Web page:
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MediaWatch: October 1995

Vol. Nine No. 10

Recalling the Gulag

In a rare post Cold War look at the political oppression that existed in the Soviet Union, Newsweek's Andrew Nagorski reported about the horrors of Soviet prison camps in his September 25 piece, "Back to the Gulag."

He traveled to Perm, 700 miles east of Moscow, to relate the horrors of those who had been trapped in the gulag. "What most gripped the survivors was the memory of being hungry and cold. Their jail diet was watery soup, bread and weak tea -- meager at best, and often forsworn by prisoners on hunger strikes." Nagorski learned: "Prisoners lived in terror of catching a cold, because they were so weak that any illness could prove fatal...And guards played on that fear by often forcing prisoners to repeatedly submit to strip searches in the cold."

Nagorski noted that Soviet oppression ended only recently. "Several inmates died in Perm as late as 1985." He concluded that most former prisoners "aren't looking for retribution. But they do want some wider recognition of how they were wronged."

Death to Women

NBC's Lucky Severson took advantage of the UN women's conference in China to explore the danger women there face under communism. On the September 3 Nightly News he explained: "Hidden in this mass of humanity, there's an alarming statistic. By the year 2000, China will have eighty million more men than women." Why? "They're missing because China has strictly enforced a one child per family policy" which is "a death sentence for China's women."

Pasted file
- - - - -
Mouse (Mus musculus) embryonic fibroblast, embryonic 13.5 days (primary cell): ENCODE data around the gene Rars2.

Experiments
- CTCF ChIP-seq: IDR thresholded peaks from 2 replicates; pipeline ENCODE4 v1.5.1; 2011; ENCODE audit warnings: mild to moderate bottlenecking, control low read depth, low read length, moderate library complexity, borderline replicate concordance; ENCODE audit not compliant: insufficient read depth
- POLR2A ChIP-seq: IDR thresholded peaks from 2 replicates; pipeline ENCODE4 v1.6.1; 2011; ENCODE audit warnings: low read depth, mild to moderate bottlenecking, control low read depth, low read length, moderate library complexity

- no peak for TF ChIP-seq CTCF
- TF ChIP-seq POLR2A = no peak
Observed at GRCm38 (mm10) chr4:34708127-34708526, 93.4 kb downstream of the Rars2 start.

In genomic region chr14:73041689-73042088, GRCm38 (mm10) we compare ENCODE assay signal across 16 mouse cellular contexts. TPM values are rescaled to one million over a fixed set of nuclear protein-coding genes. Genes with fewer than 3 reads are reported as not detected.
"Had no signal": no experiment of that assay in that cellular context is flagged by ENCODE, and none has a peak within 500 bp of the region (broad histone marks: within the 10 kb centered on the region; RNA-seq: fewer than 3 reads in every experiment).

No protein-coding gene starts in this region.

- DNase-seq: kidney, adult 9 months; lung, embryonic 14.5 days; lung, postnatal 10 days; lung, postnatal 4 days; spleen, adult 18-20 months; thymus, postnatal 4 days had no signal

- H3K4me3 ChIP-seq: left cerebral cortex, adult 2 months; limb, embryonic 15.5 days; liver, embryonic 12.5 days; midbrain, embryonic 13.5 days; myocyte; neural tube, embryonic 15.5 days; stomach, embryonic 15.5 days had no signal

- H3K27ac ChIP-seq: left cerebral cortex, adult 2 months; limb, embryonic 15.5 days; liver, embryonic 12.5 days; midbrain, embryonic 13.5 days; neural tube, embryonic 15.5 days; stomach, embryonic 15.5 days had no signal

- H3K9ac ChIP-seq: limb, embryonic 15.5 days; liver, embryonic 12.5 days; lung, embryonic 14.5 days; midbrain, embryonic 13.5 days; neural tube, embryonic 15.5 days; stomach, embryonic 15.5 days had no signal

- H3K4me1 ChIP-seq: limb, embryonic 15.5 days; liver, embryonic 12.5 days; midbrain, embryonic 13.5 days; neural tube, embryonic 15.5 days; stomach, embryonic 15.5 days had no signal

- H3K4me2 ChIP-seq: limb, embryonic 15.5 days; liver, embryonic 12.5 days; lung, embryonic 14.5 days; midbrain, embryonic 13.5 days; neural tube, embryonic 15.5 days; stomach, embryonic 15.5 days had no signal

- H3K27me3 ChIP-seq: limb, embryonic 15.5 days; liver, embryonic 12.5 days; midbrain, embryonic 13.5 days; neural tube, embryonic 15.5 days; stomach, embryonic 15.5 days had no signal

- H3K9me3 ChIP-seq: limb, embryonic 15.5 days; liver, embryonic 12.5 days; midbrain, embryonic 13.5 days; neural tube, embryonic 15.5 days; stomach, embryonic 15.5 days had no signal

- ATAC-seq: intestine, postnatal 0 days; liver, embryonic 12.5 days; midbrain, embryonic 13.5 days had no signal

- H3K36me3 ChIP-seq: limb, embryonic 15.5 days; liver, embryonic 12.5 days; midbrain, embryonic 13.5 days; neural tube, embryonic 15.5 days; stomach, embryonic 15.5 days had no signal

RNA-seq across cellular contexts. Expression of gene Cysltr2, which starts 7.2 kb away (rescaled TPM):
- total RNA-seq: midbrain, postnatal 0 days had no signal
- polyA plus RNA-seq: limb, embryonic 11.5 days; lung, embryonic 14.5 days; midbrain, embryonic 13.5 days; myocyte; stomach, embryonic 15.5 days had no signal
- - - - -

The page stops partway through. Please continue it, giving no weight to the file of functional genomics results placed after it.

Citing a human rights report, he asserted that women become "the silent victims of abortion, and murder, or they are simply abandoned" since a boy can work the fields. Now, "it is not uncommon to find the bodies of baby girls floating in a river." Ultrasound "was designed to save lives," but Severson said it "is the reason 97 percent of abortions in China are performed on female fetuses."

A Reagan Salute

After criticizing Ronald Reagan for years, Newsweek ran two upbeat articles October 2 on the ailing ex-President. The first was au-thored by Contributing Editor Eleanor Clift, who once praised Kitty Kelley's 1991 book about Nancy Reagan (that alleged she had a lesbian affair, performed oral sex acts on various men, and cheated on her husband) as "a contribution to contemporary history."

This time, she provided a largely touching portrait of a family brought together by tragedy, detailing the reconciliation of daughter Patti with her parents. Clift described how "Ronald Reagan has always believed in happy endings, and now, in a way, he is living one. The onset of Alzheimer's in the 84-year-old former President's brain has brought peace to his once-warring family." Former Reagan speechwriter Peggy Noonan's appreciation followed Clift: "Other Presidents have loomed large. Nixon loomed, but like a shadow. Reagan looms like a sun, lighting the stage on which the year's contenders [for the presidency] stand. But his light is so bright they squint in the glare and seem paler, washed out."